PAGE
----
PPC For Voice Search – Time To Make Yourself Heard

The past half-decade has seen PPC shook and reshaped by changes in consumer behaviour – at the centre of which is the increasing importance of the mobile searcher, and those that now search by voice cross-device – on PC, smartphone and smart home help.

Now, we face a Brave New World – tech like Google Home and Amazon Echo get ever closer to AI, and consumers on mass are increasingly moving from type search to voice search. If you’ve not heard us yet, hear us now – you need to buy into voice search, and you need to do so quickly if you’re not to be left behind.


Voice Search – A Quick-Fire Overview of the Fundamentals

A Word to the Wiser

What is the voice experience like for those searching for products and services in your industry? Do you even know? Experiencing the journey first-hand can shed light on the strategy you should take. It can also unveil the weak spots of your competitors.

Mobile Voice Search in a few Figures

Today, mobile accounts for 60% of all online traffic, and this figure is predicted to sky rocket in the coming years, increasing up to the 75% mark over the course of 2017. Around 20 percent of these queries use voice search. But voice search isn’t confined only to smartphone – a fact that has led to voice search queries increasing by over 35x since 2008, and up by over 7 times since 2010.

Voice Controlled Devices

Voice controlled devices are rising and rising. The grandmother of this realm is Aubrey – a crude digit recognition system from IBM – created all the way back in 1952. The voice activated devices we know and love today began with the original 2010 Siri, which would eventually be followed by Microsoft PCs and Android phones featuring the effervescent Cortana (whose functionality has pushed Siri to become ever more impressive). Now, there’s Google Home and Amazon Echo – presenting a growing landscape of voice controlled devices.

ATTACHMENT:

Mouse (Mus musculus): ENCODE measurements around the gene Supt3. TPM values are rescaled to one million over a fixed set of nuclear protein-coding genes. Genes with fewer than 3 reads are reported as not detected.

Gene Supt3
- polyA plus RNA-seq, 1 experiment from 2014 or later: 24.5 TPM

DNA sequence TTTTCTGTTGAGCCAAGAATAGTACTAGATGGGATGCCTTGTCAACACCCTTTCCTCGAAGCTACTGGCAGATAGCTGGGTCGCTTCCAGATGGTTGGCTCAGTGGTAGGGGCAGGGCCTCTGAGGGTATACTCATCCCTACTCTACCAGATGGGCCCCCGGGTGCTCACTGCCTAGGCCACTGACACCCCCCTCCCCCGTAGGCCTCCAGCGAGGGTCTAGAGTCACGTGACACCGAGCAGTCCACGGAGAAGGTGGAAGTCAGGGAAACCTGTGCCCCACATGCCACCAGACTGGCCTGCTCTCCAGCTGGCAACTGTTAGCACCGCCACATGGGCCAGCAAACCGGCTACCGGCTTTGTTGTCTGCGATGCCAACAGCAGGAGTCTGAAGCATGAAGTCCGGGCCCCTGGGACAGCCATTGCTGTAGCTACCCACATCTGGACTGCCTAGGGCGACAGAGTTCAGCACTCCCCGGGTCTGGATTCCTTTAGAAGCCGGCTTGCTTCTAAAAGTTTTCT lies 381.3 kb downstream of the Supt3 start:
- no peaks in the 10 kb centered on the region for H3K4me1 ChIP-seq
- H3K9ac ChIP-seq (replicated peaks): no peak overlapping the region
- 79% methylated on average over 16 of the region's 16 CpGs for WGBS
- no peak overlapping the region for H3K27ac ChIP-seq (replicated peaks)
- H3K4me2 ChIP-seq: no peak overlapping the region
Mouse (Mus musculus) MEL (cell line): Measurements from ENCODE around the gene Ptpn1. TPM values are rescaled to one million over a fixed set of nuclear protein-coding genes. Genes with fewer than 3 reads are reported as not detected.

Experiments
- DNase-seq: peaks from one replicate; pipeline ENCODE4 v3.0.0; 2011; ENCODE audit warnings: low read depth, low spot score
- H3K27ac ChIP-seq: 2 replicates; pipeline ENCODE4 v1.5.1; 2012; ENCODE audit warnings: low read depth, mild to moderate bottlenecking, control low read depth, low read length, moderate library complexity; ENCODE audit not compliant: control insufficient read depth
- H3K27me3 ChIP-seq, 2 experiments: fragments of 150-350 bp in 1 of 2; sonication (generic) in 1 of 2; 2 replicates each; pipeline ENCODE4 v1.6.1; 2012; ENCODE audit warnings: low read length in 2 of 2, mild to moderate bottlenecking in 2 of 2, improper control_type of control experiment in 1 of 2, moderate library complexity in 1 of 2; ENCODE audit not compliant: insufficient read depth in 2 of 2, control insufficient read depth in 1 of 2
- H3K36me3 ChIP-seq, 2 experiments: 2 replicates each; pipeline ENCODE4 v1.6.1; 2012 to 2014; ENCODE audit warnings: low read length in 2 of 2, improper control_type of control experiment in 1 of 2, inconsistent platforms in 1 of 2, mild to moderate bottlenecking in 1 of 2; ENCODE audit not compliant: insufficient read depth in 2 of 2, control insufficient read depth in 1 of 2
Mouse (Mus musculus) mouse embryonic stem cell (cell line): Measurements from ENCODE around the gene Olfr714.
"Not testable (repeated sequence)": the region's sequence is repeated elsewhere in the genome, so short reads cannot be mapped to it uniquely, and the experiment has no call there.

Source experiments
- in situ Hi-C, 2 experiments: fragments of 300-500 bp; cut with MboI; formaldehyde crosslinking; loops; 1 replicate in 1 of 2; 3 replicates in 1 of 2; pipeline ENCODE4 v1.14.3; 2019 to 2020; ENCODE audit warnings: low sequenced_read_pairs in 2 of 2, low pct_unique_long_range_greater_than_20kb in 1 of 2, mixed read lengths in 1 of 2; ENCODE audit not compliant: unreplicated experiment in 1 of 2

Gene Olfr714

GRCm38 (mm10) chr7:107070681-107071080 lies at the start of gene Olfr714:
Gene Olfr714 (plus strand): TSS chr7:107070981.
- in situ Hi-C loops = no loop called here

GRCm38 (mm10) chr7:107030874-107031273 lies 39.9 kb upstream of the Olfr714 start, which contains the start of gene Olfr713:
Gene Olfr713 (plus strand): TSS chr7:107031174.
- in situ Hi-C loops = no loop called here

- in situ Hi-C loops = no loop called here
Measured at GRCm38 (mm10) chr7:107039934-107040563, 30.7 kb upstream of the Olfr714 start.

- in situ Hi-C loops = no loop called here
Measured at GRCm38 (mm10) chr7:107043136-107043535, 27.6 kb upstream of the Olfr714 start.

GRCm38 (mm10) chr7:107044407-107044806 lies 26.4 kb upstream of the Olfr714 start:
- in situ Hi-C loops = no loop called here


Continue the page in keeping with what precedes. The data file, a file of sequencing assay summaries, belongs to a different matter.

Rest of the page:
Image Credit: Flickr


Voice search functionality goes hand in hand with Google’s continued emphasis on all things local, since it’s commonly thought that the primary use of voice search is to find into while driving”.


A Look to the Future of Shopping – Powered by Voice Search

“OK Google, buy more toilet cleaner”

At SMX West back in 2016, Behshad Behzadi, Principal Engineer at Google Zurich, said that voice search would soon allow for products to be purchased without clicking a button. As of May 2017 you could do your shopping at Tesco by voice alone. As for tomorrow, one can only guess. If you’re a retailer, you should be gripped for change, especially since the recent fining of Google over unfair market domination. Make no mistake: Google’s back is to the way – prepare for innovation and hard-hitting change.


The Quirks of Voice Searchers

Searches by voice are very different to searches by a manual tapping of a keyboard or phone interface. Not only are the phrases, words and terms different, but the actual things that such searchers are looking for are wildly different too. Then, there are differences to consider between consumer groups and demographics. Getting to grips with these may seem a pretty sudden headache – but it’s also a critical task for any business in today’s world. Let’s run through the key takeaways.

Searcher Terms, Words and Phrases -Voice Search Is More Conversational

Voice searchers ask far more questions – rather than searching by key term or phrase alone. They are also far more action based – as mobile searches are often ready and set to go. For example, if you ask “What’s the best deal on tickets for the Little Mix concert?”, you should now expect high quality sites that serve up a link straight into the ticket purchase page.